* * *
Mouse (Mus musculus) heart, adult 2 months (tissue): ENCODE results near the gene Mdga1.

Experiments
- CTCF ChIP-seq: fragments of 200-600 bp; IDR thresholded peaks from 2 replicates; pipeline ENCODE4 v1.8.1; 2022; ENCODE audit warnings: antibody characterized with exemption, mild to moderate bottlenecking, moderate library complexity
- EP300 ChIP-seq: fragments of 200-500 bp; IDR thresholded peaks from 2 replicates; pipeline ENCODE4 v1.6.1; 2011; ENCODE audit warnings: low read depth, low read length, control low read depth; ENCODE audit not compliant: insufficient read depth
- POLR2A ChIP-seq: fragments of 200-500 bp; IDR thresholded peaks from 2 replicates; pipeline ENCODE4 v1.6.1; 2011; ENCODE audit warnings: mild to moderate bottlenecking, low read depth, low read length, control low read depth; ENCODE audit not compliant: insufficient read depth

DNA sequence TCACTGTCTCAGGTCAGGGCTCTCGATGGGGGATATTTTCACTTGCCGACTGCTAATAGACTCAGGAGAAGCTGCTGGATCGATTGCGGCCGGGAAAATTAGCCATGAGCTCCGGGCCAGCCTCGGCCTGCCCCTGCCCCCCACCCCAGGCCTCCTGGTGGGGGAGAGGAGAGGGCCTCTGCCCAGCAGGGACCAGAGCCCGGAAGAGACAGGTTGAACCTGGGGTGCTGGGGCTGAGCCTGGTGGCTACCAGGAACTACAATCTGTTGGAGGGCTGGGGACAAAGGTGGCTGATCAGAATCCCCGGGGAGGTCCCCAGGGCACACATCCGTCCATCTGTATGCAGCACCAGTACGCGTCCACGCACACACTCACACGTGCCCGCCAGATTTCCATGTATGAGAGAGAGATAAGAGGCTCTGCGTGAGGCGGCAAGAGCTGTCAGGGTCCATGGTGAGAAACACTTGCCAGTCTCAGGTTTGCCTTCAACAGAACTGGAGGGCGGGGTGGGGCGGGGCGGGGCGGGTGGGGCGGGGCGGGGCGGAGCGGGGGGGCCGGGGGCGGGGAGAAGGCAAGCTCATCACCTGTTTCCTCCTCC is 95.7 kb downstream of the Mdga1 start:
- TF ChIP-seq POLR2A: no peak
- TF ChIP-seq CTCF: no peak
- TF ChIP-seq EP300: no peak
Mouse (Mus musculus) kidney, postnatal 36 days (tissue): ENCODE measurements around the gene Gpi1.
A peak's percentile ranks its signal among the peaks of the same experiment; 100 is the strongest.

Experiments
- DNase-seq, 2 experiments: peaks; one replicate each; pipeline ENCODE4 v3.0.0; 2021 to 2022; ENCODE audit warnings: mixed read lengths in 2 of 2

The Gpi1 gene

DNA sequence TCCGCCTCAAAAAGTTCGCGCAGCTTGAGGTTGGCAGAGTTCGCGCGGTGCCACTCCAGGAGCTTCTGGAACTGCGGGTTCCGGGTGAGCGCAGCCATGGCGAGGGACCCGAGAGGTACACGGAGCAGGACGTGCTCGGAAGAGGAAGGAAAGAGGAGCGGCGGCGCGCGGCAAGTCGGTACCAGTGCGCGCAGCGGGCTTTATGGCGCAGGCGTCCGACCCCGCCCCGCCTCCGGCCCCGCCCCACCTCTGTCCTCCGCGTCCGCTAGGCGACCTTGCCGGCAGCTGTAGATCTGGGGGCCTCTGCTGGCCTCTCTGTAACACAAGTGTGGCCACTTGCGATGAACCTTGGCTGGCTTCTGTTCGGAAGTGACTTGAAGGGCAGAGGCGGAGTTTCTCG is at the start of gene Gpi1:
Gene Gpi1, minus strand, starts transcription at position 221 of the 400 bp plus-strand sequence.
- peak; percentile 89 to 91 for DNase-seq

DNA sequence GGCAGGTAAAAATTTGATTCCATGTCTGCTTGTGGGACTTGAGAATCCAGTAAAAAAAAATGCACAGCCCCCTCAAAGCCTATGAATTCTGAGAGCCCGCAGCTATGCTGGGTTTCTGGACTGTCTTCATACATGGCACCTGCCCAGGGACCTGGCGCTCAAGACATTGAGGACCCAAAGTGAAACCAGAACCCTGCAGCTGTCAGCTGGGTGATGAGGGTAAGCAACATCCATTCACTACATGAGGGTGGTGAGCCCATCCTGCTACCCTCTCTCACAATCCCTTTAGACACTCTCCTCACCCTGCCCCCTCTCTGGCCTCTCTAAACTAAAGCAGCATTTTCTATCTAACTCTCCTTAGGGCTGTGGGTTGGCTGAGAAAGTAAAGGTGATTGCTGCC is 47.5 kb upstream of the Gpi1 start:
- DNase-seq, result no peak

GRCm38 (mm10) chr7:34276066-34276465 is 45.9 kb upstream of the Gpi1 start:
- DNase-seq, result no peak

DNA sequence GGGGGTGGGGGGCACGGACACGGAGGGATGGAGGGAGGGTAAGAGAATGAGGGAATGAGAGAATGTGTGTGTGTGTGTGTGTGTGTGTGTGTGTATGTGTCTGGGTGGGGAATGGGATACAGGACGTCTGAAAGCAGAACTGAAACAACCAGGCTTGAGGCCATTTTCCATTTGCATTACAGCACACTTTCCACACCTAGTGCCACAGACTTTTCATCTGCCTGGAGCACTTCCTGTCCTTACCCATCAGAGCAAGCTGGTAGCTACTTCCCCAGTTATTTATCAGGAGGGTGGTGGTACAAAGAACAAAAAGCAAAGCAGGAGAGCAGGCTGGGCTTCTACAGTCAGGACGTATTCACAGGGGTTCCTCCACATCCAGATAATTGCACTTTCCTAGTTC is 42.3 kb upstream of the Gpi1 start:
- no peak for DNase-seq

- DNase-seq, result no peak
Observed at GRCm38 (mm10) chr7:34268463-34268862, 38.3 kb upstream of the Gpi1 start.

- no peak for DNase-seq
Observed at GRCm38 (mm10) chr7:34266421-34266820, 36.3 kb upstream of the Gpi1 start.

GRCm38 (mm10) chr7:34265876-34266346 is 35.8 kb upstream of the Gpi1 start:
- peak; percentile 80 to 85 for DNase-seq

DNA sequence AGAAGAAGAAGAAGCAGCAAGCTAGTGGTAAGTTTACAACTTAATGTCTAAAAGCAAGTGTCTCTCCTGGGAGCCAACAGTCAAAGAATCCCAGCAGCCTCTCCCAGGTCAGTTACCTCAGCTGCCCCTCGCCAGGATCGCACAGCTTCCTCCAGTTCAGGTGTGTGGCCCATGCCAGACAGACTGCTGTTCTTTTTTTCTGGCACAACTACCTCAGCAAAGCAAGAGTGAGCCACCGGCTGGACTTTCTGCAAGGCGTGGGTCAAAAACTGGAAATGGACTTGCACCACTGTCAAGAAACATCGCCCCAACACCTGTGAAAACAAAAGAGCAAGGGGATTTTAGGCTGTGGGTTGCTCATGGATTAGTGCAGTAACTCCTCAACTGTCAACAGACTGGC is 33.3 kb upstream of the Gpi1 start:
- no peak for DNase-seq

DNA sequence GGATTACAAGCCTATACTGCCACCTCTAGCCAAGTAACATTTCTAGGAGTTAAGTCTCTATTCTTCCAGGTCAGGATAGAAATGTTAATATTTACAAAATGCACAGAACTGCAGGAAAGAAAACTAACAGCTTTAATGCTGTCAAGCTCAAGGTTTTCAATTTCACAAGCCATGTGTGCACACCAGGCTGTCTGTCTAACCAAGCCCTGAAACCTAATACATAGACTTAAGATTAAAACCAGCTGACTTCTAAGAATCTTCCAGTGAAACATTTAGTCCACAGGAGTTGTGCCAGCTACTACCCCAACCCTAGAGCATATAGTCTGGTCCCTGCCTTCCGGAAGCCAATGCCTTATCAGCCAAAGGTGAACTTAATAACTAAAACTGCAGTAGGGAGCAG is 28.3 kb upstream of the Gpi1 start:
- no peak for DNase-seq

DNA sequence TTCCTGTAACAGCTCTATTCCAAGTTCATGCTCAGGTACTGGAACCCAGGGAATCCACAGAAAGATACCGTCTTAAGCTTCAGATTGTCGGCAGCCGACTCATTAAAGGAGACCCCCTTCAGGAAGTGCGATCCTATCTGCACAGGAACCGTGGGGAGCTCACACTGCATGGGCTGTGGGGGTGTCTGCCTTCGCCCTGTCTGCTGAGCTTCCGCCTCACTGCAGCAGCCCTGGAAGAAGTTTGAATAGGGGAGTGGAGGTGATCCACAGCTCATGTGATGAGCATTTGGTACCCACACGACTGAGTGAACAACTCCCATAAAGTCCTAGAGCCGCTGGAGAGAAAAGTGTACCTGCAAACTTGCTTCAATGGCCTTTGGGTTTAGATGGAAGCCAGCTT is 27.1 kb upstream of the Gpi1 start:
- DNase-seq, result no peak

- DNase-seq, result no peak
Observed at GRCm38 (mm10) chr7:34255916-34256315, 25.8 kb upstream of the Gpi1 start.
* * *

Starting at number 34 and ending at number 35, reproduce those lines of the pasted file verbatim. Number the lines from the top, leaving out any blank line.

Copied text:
DNA sequence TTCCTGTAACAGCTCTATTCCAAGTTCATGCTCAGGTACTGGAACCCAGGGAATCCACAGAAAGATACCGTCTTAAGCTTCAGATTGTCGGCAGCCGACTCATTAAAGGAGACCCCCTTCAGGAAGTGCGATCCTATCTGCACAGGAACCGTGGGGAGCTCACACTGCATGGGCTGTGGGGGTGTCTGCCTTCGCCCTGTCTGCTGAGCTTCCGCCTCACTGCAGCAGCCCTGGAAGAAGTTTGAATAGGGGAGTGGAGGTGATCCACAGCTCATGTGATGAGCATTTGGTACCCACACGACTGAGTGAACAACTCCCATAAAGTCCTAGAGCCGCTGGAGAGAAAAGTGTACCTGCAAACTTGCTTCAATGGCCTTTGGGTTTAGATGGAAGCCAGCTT is 27.1 kb upstream of the Gpi1 start:
- DNase-seq, result no peak